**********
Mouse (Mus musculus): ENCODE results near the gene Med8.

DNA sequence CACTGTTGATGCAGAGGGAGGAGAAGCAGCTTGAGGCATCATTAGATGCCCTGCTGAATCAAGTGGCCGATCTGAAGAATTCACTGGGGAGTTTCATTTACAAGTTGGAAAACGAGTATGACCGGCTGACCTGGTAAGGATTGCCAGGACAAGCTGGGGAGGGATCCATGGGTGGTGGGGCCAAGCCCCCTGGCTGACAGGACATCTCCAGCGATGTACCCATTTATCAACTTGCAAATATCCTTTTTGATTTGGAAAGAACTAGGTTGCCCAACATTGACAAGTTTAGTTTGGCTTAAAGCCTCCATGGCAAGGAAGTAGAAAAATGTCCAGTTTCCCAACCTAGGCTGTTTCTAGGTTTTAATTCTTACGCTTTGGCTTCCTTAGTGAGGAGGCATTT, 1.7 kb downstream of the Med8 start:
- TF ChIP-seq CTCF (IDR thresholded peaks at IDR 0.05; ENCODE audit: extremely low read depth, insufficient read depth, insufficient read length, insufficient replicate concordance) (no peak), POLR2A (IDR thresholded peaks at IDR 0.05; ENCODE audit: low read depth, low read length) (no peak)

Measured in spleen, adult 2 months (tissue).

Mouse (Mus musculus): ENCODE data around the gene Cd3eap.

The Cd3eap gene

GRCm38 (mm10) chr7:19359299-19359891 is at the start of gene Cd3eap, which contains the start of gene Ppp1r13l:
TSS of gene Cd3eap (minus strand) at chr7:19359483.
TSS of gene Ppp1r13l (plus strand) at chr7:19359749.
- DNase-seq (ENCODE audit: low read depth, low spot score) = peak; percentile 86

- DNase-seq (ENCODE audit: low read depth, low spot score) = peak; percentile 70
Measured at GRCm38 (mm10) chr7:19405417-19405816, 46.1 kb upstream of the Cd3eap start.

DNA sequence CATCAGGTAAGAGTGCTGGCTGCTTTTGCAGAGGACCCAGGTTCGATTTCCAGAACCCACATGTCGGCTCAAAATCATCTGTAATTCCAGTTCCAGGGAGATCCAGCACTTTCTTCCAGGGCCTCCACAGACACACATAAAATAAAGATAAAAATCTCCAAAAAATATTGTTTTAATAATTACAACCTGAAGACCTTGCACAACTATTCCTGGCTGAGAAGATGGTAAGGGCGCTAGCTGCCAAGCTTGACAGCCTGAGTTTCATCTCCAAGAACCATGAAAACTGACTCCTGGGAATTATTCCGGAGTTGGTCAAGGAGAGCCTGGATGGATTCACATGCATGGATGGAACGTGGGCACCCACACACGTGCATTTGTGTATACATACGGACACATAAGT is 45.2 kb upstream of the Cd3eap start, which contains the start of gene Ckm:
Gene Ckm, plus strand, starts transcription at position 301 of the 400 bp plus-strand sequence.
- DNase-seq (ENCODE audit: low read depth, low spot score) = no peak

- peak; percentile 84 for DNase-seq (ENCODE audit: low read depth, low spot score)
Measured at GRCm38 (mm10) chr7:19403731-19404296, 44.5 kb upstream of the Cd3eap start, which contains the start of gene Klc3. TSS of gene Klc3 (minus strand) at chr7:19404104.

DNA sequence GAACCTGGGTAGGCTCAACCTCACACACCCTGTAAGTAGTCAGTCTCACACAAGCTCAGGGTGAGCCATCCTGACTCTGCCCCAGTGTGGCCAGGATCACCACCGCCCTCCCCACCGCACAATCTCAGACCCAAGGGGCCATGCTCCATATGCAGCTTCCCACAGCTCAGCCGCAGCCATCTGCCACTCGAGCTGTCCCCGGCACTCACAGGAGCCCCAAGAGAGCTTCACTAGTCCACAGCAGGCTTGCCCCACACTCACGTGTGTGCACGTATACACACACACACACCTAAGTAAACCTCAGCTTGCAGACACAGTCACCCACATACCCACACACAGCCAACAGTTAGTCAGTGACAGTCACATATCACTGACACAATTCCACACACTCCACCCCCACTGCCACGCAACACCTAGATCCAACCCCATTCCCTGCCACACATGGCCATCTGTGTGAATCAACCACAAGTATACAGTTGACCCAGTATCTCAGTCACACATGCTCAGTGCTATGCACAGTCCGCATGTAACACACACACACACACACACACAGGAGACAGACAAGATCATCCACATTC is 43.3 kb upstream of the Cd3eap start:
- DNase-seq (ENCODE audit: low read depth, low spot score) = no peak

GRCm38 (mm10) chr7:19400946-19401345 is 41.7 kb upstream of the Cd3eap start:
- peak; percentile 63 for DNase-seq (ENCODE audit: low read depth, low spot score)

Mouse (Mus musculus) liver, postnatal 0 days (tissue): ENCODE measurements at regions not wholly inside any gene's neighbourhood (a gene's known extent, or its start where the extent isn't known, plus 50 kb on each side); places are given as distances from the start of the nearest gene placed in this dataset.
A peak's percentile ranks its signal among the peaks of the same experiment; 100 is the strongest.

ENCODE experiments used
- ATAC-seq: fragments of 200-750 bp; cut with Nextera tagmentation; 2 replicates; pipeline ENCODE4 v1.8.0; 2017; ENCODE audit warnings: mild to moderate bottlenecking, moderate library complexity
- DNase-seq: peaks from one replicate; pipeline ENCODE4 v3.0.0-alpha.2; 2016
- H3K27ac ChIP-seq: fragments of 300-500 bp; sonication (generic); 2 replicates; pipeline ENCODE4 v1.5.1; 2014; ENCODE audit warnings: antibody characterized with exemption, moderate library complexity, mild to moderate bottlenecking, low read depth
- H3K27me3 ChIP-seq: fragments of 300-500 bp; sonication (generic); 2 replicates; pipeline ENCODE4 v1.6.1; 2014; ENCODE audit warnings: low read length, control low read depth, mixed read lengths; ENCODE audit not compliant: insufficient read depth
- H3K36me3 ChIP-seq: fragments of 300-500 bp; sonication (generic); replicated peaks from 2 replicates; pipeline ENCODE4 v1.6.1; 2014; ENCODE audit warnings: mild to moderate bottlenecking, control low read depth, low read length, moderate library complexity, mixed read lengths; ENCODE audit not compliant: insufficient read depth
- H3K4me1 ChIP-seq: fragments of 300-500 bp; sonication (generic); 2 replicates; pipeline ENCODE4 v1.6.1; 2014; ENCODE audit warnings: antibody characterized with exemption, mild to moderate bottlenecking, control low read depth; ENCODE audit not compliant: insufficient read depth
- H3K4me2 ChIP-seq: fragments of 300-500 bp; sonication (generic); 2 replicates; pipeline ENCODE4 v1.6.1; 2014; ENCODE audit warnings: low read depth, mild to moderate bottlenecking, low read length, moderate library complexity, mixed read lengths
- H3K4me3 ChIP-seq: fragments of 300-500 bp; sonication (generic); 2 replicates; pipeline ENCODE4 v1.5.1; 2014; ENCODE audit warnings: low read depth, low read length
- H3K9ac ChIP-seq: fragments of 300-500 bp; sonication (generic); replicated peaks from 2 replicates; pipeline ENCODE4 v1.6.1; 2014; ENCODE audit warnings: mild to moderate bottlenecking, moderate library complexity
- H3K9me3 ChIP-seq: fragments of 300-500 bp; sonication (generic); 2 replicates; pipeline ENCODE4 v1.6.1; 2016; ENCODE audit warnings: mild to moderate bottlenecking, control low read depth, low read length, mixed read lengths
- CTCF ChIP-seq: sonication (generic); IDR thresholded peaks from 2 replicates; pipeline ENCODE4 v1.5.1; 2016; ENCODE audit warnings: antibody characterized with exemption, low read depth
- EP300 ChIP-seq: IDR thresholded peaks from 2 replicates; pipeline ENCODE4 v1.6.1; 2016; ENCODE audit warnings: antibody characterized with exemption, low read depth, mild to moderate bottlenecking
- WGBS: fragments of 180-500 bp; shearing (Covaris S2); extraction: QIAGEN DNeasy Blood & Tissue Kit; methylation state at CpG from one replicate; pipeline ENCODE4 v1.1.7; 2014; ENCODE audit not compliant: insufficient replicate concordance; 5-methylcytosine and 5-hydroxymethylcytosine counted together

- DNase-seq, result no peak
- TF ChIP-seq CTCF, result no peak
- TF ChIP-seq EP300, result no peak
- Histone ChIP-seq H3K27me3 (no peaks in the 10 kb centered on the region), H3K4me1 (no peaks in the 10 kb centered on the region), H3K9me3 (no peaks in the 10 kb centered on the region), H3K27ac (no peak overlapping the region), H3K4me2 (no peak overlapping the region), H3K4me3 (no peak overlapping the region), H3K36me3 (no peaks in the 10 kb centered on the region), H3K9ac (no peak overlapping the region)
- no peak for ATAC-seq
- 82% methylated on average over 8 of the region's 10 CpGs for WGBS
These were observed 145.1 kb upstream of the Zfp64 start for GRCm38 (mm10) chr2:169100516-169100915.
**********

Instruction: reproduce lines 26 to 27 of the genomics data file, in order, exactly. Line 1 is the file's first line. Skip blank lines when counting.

- DNase-seq: peaks from one replicate; pipeline ENCODE4 v3.0.0-alpha.2; 2016
- H3K27ac ChIP-seq: fragments of 300-500 bp; sonication (generic); 2 replicates; pipeline ENCODE4 v1.5.1; 2014; ENCODE audit warnings: antibody characterized with exemption, moderate library complexity, mild to moderate bottlenecking, low read depth